Chinese tech titan pushes for coding in primary school
The founder and chief executive of NetEase, William Ding Lei, proposed at China's Two Sessions that coding become an important part of the country's education system
At what age can a child start coding? What is the right age for kids to learn computer programming?
While ambitious parents in China are already registering kids as young as four for coding classes, the CEO of a major Chinese online gaming and entertainment company proposes that the playing field be leveled by including computer programming in China’s compulsory basic education curriculum.
William Ding Lei, the founder and chief executive of Hangzhou-based NetEase, said in a proposal for the Two Sessions that the country should have a continuous curriculum for coding from primary school to senior high school and build a resource library to help young learners pick up the skill.
His proposal also suggested including coding as part of academic examinations, which would position coding as an “important” aspect of the education system, according to the proposal released on Thursday.
Ding’s proposal comes as China aims for global supremacy in multiple hi-tech sectors, from artificial intelligence to blockchain, driving up the demand for developers and computing engineers.
But despite China’s lofty ambitions to become an AI powerhouse and rising interest in tech-related professions, coding education in the world’s second-largest economy has remained behind those in other countries.
In Israel, for example, coding is a compulsory course in high schools. In 2014, Britain adopted a national computing curriculum that included coding lessons for children as young as five. In the same year, then-US President Barack Obama pledged US$4 billion in funding for computer science education in the nation’s schools.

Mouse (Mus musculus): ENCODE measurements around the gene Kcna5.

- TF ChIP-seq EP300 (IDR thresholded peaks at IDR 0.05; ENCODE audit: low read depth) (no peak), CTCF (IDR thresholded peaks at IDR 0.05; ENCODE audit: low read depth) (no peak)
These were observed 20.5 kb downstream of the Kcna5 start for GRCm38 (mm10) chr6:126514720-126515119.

A shortage of hi-tech talent has already been preventing the wider adoption of AI in China, according to an industry white paper released in December, which nonetheless projected that the market would be worth US$11.9 billion by 2023.
In his proposal, Ding – a member of the country’s top political advisory body Chinese People’s Political Consultative Conference (CPPCC) – also suggested that authorities set up a nationwide digital education platform that continues e-learning methods popularised during the coronavirus pandemic, allowing children in less-developed regions to access high quality education materials.
Online learning enjoyed a surge in popularity in the early part of this year after authorities postponed the start of the new school term for months in an effort to contain the spread of the outbreak, forcing traditional bricks and mortar schools in China to innovate.
This spells hope for online education providers that had been struggling to make money. NetEase’s e-learning unit Youdao, for example, had slashed its New York Stock Exchange IPO target by half in October after it recorded a net loss of US$24 million in the first half of last year. However, the online education company reported that its net revenues jumped almost 140% year-on-year in the first quarter, with gross billings of online courses almost tripling to 518.6 million yuan (US$73 million yuan) compared to same period last year.
The CPPCC and the National People's Congress (NPC), China’s parliament, are two main political bodies of China that convene each year to discuss major laws and regulations, as well as scrutinise work reports and the national budget, in what is known as the Two Sessions.
Some of the country’s best-known technology names including Baidu chief executive Robin Li Yanhong, Xiaomi chairman Lei Jun and Lenovo CEO Yang Yuanqing are slated to appear in person at the annual event as delegates and members, reflecting the importance of tech in the country’s policies.